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Soda Linked to Behavioral Problems in Young Children, Study Says

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Soda has already been blamed for making kids obese. New research blames the sugary drinks for behavioral problems in children too.

Analyzing data from 2,929 families, researchers linked soda consumption to aggression, attention problems and social withdrawal in 5-year-olds. They published their findings in the Journal of Pediatrics on Friday.

Although earlier studies have shown an association between soft-drink consumption and aggression in teens, none had investigated whether a similar relationship existed in younger children.

To that end, Columbia University epidemiologist Shakira Suglia and her colleagues examined data from the Fragile Families and Child Wellbeing Study, which followed 2,929 mother-child pairs in 20 large U.S. cities from the time the children were born. The study, run by Columbia and Princeton University, collected information through surveys the mothers completed periodically over several years. 

In one survey, mothers answered questions about behavior problems in their children. They also reported how much soda their kids drank on a typical day.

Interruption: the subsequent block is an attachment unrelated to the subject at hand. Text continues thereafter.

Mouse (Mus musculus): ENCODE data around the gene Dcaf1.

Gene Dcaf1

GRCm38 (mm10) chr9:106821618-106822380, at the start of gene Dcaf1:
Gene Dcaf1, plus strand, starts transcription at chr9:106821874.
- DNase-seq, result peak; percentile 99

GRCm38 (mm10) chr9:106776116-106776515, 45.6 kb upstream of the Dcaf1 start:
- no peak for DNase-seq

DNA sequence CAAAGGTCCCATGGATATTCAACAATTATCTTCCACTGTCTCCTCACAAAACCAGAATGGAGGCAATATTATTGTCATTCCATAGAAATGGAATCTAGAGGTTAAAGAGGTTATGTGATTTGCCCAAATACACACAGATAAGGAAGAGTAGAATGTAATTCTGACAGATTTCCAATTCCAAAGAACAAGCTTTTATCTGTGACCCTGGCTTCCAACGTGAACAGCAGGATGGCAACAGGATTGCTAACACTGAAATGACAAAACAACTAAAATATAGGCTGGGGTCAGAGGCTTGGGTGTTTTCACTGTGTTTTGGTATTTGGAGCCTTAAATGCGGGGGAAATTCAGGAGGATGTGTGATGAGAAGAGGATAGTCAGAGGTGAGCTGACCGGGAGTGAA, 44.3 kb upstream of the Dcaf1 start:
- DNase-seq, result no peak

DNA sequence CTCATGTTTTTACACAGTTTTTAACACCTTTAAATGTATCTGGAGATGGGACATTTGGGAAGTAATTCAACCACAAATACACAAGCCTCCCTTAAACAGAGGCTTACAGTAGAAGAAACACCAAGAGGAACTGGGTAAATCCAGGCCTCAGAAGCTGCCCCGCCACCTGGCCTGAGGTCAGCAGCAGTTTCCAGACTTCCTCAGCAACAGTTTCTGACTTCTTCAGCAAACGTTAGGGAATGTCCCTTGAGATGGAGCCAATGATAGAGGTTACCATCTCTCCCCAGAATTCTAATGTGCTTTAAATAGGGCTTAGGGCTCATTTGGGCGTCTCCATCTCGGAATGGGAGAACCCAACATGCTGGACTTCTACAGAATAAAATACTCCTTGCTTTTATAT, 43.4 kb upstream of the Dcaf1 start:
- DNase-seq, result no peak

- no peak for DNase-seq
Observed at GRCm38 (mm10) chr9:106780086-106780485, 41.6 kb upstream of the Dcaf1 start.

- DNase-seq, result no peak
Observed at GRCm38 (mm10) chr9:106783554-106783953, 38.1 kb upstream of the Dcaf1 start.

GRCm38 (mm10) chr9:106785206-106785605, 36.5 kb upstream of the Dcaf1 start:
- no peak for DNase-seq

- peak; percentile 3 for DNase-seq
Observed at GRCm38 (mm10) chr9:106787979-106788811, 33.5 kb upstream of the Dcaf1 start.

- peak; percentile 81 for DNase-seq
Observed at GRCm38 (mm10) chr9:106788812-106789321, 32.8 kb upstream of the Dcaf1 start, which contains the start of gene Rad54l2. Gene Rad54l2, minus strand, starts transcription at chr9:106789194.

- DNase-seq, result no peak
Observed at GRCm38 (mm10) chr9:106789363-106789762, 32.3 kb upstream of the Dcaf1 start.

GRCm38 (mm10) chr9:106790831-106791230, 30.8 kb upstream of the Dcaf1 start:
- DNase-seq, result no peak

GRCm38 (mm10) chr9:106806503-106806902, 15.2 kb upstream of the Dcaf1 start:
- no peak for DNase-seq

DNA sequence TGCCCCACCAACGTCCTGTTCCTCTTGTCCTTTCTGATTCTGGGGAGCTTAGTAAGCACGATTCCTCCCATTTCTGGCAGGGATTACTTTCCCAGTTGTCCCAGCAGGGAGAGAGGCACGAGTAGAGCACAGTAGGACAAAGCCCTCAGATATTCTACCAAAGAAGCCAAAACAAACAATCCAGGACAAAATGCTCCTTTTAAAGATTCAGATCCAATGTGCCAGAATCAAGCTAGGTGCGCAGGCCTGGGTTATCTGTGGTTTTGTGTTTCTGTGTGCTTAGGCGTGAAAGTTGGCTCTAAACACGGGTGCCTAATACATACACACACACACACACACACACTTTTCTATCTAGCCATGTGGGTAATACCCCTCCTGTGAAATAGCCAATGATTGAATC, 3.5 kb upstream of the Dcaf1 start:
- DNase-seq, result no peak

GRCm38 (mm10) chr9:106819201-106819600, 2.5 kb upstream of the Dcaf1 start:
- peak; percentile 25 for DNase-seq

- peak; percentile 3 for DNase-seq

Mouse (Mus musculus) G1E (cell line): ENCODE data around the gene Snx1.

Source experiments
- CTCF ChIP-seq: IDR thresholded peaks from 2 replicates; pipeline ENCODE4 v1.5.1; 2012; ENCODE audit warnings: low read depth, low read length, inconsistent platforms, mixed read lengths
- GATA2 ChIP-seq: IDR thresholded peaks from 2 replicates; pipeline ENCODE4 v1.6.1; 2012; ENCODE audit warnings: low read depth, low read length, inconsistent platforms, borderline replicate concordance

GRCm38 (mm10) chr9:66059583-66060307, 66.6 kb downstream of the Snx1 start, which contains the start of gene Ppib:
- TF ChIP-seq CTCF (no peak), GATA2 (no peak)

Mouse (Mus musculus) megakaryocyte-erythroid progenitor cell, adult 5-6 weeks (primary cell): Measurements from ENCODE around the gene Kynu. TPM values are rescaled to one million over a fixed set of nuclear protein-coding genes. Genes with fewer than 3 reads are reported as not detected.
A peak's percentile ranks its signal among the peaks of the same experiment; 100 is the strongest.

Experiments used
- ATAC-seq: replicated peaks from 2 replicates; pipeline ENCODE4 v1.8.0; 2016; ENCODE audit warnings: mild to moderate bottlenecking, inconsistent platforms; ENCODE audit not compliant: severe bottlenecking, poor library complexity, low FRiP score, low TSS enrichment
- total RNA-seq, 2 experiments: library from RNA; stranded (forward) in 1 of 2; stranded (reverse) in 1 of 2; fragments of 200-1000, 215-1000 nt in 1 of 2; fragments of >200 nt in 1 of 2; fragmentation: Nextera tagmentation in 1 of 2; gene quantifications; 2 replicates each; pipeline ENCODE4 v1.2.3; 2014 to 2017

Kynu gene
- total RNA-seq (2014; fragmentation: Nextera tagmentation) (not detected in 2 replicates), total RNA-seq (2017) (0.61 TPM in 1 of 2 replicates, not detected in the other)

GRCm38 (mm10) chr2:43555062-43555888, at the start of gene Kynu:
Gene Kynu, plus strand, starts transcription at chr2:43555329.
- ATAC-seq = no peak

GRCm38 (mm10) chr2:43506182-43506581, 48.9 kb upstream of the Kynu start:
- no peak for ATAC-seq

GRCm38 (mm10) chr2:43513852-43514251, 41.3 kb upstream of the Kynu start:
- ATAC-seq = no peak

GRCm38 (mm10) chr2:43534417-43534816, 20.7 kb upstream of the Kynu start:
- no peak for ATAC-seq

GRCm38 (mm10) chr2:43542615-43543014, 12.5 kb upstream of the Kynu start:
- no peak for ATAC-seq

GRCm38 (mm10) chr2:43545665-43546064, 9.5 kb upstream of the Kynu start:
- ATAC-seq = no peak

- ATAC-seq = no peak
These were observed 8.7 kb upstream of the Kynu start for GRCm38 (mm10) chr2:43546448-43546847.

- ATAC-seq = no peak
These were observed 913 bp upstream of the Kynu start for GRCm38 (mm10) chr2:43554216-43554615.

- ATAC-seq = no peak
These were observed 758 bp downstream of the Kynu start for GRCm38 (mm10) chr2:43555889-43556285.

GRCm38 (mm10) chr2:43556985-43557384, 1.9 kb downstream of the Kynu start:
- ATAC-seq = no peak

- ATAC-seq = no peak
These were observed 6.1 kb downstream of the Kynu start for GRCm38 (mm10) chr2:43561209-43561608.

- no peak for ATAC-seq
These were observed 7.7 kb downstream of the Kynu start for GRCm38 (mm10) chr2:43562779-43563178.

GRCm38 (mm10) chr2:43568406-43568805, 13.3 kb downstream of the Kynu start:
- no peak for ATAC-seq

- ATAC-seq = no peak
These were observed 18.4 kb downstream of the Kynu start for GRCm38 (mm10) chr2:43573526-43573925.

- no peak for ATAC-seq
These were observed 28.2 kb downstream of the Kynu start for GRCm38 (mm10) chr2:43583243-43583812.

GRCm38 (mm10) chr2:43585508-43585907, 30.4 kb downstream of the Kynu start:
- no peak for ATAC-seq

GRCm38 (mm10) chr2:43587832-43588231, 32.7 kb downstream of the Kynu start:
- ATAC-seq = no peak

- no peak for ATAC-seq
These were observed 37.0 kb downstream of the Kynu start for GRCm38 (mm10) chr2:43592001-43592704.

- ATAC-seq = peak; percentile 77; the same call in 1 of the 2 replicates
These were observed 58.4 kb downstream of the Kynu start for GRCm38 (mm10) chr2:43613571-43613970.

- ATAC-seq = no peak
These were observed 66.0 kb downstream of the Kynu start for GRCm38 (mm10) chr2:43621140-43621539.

Suglia and her colleagues found that even at the young age of 5, 43% of the kids consumed at least one serving of soda per day, and 4% drank four servings or more.

The more soda kids drank, the more likely their mothers were to report that the kids had problems with aggression, withdrawal and staying focused on a task. For instance, children who downed four or more servings of soda per day were more than twice as likely to destroy others' belongings, get into fights and physically attack people, compared with kids who didn't drink soda at all.

Even after adjusting for the potential influence of socioeconomic factors, maternal depression, intimate partner violence and other environmental variables, the researchers still saw a strong association between soda consumption and behavior. "That was pretty striking to us," Suglia said.    


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